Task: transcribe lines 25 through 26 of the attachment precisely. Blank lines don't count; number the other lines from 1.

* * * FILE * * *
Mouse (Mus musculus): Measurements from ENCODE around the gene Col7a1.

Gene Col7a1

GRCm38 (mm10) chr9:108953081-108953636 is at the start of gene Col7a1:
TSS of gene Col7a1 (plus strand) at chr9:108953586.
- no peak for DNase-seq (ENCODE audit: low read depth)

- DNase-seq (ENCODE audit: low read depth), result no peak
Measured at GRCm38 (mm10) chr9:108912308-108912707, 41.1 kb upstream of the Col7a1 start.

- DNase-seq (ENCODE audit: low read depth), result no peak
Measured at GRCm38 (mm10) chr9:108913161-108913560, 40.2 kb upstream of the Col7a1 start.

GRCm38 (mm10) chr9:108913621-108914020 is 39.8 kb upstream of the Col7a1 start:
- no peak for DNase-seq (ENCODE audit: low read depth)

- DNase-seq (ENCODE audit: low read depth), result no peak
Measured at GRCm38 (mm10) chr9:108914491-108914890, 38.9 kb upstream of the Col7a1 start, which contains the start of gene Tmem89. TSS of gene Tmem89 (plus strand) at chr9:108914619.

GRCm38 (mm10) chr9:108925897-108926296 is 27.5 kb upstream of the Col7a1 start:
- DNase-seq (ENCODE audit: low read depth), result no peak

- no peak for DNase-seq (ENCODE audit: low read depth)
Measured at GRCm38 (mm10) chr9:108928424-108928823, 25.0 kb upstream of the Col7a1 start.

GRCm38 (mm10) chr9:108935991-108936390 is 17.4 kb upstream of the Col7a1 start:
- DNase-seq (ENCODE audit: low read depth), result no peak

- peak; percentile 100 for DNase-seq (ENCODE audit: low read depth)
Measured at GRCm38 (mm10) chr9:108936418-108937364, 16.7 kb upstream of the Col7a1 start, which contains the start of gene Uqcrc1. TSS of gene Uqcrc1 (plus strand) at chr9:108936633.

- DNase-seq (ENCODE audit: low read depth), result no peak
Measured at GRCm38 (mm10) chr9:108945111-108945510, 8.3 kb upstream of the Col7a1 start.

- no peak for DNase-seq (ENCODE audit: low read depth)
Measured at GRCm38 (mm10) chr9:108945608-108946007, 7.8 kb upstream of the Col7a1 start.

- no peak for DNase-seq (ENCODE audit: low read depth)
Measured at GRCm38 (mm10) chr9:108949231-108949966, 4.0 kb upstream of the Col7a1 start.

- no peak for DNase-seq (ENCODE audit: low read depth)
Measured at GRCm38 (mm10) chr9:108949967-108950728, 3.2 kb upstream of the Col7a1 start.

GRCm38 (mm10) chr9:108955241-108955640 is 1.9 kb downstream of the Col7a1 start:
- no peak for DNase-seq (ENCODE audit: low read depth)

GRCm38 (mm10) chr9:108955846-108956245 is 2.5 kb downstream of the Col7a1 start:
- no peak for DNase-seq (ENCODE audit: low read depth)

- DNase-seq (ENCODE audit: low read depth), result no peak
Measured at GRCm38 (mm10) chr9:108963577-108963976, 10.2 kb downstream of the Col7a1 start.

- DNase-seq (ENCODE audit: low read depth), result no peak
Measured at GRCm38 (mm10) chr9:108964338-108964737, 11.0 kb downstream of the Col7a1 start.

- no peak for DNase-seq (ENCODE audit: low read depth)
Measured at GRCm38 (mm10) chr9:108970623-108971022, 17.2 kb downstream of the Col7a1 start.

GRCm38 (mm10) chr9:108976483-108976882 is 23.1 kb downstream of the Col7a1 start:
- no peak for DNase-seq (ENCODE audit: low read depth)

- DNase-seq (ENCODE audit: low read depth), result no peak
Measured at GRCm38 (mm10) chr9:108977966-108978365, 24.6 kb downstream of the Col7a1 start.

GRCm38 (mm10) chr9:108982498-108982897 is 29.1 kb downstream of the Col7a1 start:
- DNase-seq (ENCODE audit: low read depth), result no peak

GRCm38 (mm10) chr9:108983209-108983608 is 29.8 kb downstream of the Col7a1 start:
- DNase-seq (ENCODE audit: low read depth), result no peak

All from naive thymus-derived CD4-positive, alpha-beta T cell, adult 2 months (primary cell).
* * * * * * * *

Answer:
Measured at GRCm38 (mm10) chr9:108945608-108946007, 7.8 kb upstream of the Col7a1 start.

- no peak for DNase-seq (ENCODE audit: low read depth)